Categories: Strumentale
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Published on: 13 October 2008

Zyklus für einen Schlagzeuger (“Cycle for a percussionist”) is a composition by Karlheinz Stockhausen. It was composed in 1959 at the request of Wolfgang Steinecke as a test piece for a percussion competition at the Darmstadt Summer Courses, where it was premièred on 25 August 1959 by Christoph Caskel. It quickly became the most frequently played solo percussion work, and “inspired a wave of writing for percussion” (Kurtz 1992, 96).

The title of Zyklus is reflected in its form, which is circular and without a set starting point. The score is spiral-bound, and there is no “right-side up”-it may be read with either edge at the top. The performer is free to start at any point, and plays through the work either left to right, or right to left, stopping when the first stroke is reached again. (In this way, it is an example of what Stockhausen calls “polyvalent” form.) The instruments are arranged in a circle around the performer, in the order they are used in the score. The notation is only conventional in some details, and an early review of this first graphic score by Stockhausen remarked that “The initial impression is that one is looking not at a score, but at a drawing by Paul Klee” (Lewinski 1959). Zyklus contains a range of notational specificity, from exactly fixed at one extreme, to open, “variable” passages at the other. Stockhausen composed these elements using a nine-degree scale of statistical distribution, but states that the listener is not “supposed to identify these nine degrees when you hear the music, nevertheless the music that results from such a method has very particular characteristics. . . .” (Stockhausen 1989, 51).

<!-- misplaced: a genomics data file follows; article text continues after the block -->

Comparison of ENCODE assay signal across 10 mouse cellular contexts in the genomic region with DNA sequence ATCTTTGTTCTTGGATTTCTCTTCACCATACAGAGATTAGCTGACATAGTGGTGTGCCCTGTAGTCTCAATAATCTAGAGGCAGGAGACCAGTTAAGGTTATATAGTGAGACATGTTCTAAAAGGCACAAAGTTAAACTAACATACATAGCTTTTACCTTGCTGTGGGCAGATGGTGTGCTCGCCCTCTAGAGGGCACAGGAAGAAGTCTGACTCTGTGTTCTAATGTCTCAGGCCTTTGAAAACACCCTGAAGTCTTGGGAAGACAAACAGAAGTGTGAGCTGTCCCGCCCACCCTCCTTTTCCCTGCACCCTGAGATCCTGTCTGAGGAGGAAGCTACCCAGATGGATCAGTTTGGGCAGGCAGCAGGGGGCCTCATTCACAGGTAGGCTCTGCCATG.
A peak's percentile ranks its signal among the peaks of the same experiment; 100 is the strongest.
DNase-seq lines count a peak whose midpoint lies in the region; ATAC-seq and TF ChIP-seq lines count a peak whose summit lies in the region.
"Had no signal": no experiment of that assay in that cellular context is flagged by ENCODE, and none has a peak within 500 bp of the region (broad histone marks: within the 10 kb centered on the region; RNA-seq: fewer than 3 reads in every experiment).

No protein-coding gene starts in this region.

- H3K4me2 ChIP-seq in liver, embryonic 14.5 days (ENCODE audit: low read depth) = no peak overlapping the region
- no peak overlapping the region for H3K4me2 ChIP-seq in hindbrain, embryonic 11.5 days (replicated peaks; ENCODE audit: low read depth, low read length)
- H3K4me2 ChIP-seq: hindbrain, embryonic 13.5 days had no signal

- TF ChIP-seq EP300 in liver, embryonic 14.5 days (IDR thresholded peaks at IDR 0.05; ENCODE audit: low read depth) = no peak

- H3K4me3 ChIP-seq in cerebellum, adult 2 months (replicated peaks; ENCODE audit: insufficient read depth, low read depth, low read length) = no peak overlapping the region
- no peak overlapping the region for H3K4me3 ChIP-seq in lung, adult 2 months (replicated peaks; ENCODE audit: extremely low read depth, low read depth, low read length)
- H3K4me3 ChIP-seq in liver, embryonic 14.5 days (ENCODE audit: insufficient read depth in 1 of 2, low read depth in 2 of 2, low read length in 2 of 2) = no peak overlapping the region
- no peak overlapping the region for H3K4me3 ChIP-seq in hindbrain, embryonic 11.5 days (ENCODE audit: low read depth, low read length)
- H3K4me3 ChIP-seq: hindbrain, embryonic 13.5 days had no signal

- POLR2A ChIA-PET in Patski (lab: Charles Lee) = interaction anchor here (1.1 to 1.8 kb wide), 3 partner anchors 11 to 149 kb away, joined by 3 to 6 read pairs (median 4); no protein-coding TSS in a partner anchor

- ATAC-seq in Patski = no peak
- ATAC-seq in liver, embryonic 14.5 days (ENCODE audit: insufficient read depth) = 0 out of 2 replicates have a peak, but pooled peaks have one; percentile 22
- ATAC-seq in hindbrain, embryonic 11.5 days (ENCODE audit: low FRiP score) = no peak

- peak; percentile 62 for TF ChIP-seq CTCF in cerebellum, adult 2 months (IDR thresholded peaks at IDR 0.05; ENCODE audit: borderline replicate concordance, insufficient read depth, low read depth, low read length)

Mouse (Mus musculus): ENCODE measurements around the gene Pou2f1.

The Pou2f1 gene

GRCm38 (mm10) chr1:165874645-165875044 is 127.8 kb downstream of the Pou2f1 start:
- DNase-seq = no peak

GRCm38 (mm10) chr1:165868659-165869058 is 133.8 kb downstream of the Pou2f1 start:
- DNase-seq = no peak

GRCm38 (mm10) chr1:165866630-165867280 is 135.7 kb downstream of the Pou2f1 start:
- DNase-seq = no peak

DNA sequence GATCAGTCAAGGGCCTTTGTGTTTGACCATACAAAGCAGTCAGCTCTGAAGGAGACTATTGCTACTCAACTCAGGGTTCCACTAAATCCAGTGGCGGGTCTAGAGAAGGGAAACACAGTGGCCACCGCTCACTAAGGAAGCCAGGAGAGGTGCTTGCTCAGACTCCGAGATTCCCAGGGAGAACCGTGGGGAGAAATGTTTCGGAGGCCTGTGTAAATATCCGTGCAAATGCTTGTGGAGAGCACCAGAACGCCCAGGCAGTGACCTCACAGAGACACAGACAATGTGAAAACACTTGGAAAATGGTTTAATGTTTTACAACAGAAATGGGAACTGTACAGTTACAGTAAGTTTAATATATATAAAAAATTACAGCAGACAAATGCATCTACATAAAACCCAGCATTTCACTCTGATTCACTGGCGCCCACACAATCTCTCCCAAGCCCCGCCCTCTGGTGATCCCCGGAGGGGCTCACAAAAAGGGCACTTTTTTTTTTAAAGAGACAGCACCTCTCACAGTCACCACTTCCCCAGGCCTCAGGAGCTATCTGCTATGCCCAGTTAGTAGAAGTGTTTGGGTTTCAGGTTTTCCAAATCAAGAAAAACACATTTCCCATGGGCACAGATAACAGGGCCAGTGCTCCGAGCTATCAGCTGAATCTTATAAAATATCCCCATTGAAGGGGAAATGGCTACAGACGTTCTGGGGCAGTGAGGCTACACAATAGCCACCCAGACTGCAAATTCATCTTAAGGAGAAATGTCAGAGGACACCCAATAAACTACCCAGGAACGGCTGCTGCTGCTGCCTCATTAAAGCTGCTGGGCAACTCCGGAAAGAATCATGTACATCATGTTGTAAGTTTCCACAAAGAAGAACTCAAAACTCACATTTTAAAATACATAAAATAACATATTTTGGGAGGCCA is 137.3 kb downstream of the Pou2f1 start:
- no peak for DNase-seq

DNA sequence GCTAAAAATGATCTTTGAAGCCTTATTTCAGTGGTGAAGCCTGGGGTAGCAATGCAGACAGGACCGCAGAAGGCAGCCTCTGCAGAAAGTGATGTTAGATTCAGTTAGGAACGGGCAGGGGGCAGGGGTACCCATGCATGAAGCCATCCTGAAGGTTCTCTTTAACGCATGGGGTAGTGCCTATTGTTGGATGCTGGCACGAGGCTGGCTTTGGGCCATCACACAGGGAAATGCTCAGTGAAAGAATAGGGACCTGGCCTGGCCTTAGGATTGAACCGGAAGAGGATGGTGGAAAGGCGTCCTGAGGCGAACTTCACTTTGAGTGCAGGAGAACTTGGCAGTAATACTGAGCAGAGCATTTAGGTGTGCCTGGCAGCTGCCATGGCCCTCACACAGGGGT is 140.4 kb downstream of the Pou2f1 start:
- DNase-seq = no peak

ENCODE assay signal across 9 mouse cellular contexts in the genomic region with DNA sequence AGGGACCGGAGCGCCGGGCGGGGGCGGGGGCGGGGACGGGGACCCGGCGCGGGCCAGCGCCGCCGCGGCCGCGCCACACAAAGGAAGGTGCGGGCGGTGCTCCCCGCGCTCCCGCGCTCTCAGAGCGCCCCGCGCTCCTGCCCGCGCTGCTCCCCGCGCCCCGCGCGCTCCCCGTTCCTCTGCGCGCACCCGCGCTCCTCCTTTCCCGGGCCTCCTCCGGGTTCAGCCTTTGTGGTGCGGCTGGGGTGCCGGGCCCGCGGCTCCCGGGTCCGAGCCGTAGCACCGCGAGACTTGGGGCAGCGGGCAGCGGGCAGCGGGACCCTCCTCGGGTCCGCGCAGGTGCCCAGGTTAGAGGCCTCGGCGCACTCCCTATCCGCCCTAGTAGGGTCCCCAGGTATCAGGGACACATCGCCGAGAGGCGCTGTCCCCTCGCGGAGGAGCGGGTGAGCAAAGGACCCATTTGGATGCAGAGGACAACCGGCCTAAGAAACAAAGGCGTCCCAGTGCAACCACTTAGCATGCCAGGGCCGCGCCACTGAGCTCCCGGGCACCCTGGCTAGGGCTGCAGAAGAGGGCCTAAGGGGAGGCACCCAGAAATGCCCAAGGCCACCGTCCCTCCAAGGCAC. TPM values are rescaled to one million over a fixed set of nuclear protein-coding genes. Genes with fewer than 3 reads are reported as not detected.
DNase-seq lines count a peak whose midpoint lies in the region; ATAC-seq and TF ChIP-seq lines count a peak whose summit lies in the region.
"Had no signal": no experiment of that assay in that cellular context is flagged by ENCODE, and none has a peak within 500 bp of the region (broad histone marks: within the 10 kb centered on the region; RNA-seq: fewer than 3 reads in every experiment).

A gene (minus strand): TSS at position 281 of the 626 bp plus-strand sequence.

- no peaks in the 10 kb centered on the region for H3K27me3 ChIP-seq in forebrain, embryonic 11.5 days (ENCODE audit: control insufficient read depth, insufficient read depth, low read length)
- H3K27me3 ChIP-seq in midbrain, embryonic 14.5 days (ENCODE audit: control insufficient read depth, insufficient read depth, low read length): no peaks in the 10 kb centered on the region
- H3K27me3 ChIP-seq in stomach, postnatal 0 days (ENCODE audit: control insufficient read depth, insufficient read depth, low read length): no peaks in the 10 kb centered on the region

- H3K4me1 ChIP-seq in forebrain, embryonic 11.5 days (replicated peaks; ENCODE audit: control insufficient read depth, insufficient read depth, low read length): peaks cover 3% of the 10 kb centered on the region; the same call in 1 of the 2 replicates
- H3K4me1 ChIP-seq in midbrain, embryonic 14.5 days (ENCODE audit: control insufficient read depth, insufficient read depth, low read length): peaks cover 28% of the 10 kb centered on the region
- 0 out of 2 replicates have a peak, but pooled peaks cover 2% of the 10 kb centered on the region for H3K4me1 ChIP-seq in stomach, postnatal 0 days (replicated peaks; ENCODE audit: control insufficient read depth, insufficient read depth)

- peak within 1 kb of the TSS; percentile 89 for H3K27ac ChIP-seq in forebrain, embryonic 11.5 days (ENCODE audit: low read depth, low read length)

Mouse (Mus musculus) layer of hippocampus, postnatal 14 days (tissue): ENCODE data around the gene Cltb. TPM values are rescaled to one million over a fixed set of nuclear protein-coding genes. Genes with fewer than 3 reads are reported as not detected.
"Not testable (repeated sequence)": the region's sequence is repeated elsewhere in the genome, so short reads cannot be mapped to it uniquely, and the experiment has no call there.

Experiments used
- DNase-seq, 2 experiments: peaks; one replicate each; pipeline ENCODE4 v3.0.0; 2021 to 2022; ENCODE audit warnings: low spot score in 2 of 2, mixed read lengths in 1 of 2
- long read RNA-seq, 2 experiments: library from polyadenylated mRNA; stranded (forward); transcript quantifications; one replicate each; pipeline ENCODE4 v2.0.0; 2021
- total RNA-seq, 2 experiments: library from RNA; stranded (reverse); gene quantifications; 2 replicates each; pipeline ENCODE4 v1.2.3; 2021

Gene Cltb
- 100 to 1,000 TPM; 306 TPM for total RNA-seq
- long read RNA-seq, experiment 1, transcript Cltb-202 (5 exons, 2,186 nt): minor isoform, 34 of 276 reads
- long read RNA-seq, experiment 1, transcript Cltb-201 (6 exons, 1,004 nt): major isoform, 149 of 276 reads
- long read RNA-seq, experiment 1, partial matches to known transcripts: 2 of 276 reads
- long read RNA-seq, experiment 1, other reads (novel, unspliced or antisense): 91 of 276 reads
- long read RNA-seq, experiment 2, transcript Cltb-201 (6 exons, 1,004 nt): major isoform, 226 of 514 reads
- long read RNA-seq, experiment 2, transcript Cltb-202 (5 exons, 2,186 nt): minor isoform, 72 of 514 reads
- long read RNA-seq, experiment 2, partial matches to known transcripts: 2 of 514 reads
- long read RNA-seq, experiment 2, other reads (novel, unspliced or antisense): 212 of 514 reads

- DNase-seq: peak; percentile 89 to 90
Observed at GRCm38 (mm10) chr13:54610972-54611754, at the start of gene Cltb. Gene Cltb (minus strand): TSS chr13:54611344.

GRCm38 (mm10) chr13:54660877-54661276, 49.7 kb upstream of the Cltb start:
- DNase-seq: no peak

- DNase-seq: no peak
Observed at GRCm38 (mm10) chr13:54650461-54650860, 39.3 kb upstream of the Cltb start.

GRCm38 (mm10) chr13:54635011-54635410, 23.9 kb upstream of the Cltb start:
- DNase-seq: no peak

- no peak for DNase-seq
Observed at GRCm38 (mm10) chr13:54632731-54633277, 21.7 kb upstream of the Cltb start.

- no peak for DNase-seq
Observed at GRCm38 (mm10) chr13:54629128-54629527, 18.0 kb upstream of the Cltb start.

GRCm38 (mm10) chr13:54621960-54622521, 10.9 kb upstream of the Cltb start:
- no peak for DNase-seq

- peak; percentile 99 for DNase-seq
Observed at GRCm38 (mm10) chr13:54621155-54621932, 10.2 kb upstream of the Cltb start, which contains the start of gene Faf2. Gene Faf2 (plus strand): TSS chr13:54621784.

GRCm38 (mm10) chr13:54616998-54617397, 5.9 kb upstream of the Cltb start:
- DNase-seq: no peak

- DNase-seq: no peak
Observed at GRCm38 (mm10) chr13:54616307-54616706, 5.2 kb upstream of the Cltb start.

In principle, the percussionist decides on the starting point and direction through the score only at the moment of commencing a performance, but in practice this is almost universally worked out well in advance. Only the percussionist/composer Max Neuhaus claims to have consistently given “spontaneous” versions (Neuhaus 2004).

[text from wikipedia]

Listen to the Max Neuhaus version from UBUWeb

Watch the Nicholas Tolle version from YouTube

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